The students plan to add graphics, holiday music and footage of recent BHSU events including the community group photo taken at Lyle Hare Stadium. The video is narrated by BHSU student Jess Hinker, who is from Forestburg. Gus Karinen, Spearfish, is editor of the project. Other students involved in the production are Roni Ackerman from Belle Fourche; Miranda Huber from Belle Fourche, Nikki Underwood from Brookings, and Sami Stout from Winner.

“I thought the video was an excellent idea. I’m proud of the BH students for being involved,” said Joy Carroll, who works at Ketel Thorstenson in Spearfish. “Our entire office was extremely proud to be a part of it.”

The Council of Student Organizations at BHSU has been spearheading a campus effort to collect items for the holiday care packages. They are planning to do one collection specifically for the 10 BHSU students and staff members who are deployed and a larger collection for the entire unit to share.

To request a copy of the holiday greeting video contact the BHSU campus television station at 642-6141.


Students host Holiday Letter Workshop - top

The Black Hills State University chapter of Students in Free Enterprise and the Center for Business and Entrepreneurship at BHSU will host a Holiday Letter Workshop Tuesday, Nov. 18 from 3:30 to 5:30 p.m. in Jonas Hall room 206.

During the workshop instructor Jean Johnson, assistant professor in the College of Business and Technology at BHSU, and student assistants will help participants create their own holiday letter. Participants will learn how to include pictures, borders, and clip art in Microsoft Word documents. They will also learn how to scan pictures.

Participants should bring a draft of their holiday letter, either on a floppy disk or handwritten; pictures that they wish to include in the letter; and, if desired, holiday paper. Every student will be allowed to print two copies of their completed holiday letter at the workshop.

The cost to attend the workshop is $10 per person. A limited number of seats are available. To register contact the Center for Business and Entrepreneurship at 642-6091 or email priscillaromkema@bhsu.edu.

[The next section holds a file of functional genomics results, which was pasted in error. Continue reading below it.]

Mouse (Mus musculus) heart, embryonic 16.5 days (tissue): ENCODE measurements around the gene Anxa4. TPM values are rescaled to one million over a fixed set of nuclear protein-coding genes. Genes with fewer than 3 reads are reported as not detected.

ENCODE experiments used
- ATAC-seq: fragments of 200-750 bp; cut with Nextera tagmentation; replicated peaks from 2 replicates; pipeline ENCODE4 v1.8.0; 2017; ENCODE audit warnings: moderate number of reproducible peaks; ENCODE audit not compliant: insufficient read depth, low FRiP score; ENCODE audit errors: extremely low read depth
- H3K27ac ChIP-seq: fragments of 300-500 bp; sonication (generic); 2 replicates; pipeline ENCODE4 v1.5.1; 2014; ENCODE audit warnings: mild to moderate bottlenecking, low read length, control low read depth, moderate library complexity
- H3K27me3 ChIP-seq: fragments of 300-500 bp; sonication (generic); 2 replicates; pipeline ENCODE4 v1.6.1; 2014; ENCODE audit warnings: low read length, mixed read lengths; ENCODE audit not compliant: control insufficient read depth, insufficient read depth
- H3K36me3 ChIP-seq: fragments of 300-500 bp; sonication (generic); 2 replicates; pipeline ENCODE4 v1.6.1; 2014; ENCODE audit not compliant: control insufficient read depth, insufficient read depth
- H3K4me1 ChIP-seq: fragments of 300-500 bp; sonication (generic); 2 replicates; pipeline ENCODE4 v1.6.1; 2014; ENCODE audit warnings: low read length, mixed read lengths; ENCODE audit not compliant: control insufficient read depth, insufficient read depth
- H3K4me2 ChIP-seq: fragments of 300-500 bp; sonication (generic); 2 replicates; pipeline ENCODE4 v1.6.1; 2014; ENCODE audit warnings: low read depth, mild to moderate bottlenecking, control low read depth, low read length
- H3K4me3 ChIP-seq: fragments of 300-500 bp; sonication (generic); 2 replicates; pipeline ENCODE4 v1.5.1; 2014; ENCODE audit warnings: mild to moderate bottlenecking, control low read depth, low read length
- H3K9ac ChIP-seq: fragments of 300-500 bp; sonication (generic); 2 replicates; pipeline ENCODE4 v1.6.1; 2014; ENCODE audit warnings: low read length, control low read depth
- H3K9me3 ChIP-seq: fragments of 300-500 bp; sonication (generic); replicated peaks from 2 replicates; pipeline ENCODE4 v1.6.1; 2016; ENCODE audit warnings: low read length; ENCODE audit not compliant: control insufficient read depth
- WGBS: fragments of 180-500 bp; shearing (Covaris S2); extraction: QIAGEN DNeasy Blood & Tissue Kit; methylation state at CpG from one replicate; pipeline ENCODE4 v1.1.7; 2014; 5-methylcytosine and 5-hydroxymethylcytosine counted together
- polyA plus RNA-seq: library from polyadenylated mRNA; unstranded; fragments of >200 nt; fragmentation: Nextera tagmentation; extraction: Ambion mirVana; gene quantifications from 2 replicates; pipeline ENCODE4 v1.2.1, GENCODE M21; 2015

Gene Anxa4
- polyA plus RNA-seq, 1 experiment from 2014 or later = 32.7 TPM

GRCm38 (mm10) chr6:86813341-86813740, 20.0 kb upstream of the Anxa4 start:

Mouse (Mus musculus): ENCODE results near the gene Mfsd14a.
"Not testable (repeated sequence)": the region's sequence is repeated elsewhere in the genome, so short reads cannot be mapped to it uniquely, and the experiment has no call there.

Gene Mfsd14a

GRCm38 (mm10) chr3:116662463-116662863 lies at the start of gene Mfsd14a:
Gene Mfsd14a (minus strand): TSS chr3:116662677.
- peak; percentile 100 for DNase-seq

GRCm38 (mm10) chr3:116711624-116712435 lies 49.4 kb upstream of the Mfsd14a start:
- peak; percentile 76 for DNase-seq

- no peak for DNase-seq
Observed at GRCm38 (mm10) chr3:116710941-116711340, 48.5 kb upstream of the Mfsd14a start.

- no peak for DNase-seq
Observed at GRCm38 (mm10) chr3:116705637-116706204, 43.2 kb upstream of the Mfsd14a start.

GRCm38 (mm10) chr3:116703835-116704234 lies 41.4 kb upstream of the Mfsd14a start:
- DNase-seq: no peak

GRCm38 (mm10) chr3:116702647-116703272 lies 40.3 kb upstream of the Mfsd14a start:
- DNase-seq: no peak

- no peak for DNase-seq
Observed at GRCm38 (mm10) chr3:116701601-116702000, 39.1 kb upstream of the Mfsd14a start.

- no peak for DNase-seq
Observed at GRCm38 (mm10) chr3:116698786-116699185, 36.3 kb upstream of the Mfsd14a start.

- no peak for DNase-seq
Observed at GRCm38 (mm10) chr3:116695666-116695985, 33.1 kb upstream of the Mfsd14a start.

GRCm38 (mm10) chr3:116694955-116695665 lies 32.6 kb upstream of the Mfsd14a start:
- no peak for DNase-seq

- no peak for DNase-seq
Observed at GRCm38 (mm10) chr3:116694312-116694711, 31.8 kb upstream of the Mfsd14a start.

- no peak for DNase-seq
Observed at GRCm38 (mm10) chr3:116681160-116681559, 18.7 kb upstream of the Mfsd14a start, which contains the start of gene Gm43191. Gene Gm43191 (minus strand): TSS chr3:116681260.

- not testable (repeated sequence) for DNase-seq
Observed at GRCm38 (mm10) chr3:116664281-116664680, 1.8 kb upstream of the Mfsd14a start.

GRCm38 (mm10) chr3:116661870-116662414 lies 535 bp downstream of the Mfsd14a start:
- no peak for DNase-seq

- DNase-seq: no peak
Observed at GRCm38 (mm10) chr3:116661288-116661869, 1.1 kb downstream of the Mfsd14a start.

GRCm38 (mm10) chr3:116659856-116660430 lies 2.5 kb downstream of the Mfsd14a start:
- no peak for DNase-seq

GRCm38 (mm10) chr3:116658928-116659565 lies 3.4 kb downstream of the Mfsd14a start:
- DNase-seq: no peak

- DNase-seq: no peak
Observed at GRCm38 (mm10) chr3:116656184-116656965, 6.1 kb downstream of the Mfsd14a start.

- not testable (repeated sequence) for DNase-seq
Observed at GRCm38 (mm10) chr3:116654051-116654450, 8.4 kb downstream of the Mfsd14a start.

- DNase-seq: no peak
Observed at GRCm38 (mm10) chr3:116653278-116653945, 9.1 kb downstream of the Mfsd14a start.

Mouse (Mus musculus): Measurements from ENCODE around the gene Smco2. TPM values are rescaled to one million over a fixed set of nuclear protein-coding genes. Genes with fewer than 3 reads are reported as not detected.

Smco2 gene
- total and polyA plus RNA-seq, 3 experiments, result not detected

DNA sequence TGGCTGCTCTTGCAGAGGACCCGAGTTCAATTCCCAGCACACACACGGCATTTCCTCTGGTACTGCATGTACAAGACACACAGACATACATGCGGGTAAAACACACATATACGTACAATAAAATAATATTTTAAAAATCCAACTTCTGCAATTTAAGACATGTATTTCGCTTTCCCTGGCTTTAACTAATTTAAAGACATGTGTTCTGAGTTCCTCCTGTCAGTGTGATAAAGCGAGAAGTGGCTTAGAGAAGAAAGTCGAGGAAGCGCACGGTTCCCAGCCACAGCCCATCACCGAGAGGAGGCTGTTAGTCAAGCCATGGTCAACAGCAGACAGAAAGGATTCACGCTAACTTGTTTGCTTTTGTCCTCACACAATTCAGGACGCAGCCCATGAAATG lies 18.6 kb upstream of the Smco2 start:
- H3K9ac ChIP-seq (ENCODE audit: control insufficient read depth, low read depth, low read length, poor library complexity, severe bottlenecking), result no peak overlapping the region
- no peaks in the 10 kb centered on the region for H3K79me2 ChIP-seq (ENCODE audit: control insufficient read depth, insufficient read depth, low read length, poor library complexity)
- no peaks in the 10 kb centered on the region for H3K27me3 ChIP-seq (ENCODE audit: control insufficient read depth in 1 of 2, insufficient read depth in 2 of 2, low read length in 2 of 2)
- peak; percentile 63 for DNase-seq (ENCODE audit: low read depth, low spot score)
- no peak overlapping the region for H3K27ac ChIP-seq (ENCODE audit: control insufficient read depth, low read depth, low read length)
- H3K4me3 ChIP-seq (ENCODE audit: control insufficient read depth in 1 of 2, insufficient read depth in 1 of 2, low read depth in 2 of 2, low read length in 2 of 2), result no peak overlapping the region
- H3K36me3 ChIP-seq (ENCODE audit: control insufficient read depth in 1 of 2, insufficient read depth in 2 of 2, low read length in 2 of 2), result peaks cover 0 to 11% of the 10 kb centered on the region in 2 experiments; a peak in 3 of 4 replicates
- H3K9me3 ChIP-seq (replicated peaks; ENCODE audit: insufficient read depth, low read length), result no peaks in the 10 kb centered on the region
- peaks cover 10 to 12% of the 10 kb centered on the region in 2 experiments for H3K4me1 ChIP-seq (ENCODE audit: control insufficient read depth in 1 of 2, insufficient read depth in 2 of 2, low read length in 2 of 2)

Black Hills Gold singers and BHSU Jazz Ensemble will present fall concert - top

The Black Hills State University Jazz Ensemble and the BHSU Black Hills Gold vocal jazz group will present their fall concert Thursday, Nov. 20 at 7:30 p.m. in the recital hall in Clare and Josef Meier Hall.

Music from Dave Brubeck, Bobby Shew, George Gershwin, and Sonny Rollins will be featured. Pre-concert music will be provided by the Rausis & Royer guitar duo.

There is no admission charge for the concert although donations for music scholarships will be accepted. For more information contact Mr. Steve Parker, director for Black Hills Gold, at 642-6628 or Dr. Randall Royer, director of the BHSU Jazz Ensemble, at 642-6255.


Oxfam Hunger Banquet will demonstrate world's food distribution - top

Members of the community, along with students, faculty and staff of Black Hills State University, will have the opportunity to experience the way the rest of the world eats at the fourth annual Oxfam Hunger Banquet Thursday, Nov. 20, at 5:30 p.m. in the David B. Miller Yellow Jacket Student Union Market Place.

The Oxfam Hunger Banquet is a dramatic and interactive dinner that illustrates the unequal distribution of food throughout the world. Each participant is given the name of an individual in another country and assigned a role in a high-, middle- or low-income class. By random drawing, 15 percent of the participants will enjoy a gourmet meal, 
25 percent a simple meal of rice and beans, and 60 percent will share rice and water.

The banquet, a combination fundraiser and consciousness-raiser, is one of the most popular events of Oxfam America's annual “Fast for the World Harvest” campaign. Speakers will include Dr. Ahrar Ahmad, professor in the College of Arts and Sciences at BHSU, and Gloria Borgman.